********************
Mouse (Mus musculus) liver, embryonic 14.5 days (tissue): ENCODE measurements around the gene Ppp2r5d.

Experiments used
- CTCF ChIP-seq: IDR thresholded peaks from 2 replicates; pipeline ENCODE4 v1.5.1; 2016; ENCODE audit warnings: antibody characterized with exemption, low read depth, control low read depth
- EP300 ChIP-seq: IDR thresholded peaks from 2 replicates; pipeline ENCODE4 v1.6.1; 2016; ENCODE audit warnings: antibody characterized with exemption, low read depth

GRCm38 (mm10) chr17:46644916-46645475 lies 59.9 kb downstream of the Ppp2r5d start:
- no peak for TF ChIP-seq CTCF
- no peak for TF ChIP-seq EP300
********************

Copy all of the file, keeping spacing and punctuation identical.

Mouse (Mus musculus) liver, embryonic 14.5 days (tissue): ENCODE measurements around the gene Ppp2r5d.

Experiments used
- CTCF ChIP-seq: IDR thresholded peaks from 2 replicates; pipeline ENCODE4 v1.5.1; 2016; ENCODE audit warnings: antibody characterized with exemption, low read depth, control low read depth
- EP300 ChIP-seq: IDR thresholded peaks from 2 replicates; pipeline ENCODE4 v1.6.1; 2016; ENCODE audit warnings: antibody characterized with exemption, low read depth

GRCm38 (mm10) chr17:46644916-46645475 lies 59.9 kb downstream of the Ppp2r5d start:
- no peak for TF ChIP-seq CTCF
- no peak for TF ChIP-seq EP300